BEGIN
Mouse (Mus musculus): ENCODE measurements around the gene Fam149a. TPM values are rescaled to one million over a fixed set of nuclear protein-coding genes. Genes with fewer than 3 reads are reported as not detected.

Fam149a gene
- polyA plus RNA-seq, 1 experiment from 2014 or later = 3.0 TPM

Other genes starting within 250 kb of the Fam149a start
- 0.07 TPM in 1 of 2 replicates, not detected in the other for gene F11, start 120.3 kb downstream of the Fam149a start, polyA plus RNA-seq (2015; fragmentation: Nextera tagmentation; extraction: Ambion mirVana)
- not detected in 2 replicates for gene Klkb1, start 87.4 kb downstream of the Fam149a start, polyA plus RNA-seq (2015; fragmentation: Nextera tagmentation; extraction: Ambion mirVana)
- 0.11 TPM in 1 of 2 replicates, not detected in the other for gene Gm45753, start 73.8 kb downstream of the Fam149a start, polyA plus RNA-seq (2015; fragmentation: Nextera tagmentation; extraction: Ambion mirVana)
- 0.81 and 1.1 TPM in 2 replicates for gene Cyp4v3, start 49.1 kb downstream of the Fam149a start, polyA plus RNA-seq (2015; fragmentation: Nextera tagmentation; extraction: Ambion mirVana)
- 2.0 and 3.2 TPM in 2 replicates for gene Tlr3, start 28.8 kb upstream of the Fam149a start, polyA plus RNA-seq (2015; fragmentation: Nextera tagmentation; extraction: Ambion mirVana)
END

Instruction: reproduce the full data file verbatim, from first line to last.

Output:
Mouse (Mus musculus): ENCODE measurements around the gene Fam149a. TPM values are rescaled to one million over a fixed set of nuclear protein-coding genes. Genes with fewer than 3 reads are reported as not detected.

Fam149a gene
- polyA plus RNA-seq, 1 experiment from 2014 or later = 3.0 TPM

Other genes starting within 250 kb of the Fam149a start
- 0.07 TPM in 1 of 2 replicates, not detected in the other for gene F11, start 120.3 kb downstream of the Fam149a start, polyA plus RNA-seq (2015; fragmentation: Nextera tagmentation; extraction: Ambion mirVana)
- not detected in 2 replicates for gene Klkb1, start 87.4 kb downstream of the Fam149a start, polyA plus RNA-seq (2015; fragmentation: Nextera tagmentation; extraction: Ambion mirVana)
- 0.11 TPM in 1 of 2 replicates, not detected in the other for gene Gm45753, start 73.8 kb downstream of the Fam149a start, polyA plus RNA-seq (2015; fragmentation: Nextera tagmentation; extraction: Ambion mirVana)
- 0.81 and 1.1 TPM in 2 replicates for gene Cyp4v3, start 49.1 kb downstream of the Fam149a start, polyA plus RNA-seq (2015; fragmentation: Nextera tagmentation; extraction: Ambion mirVana)
- 2.0 and 3.2 TPM in 2 replicates for gene Tlr3, start 28.8 kb upstream of the Fam149a start, polyA plus RNA-seq (2015; fragmentation: Nextera tagmentation; extraction: Ambion mirVana)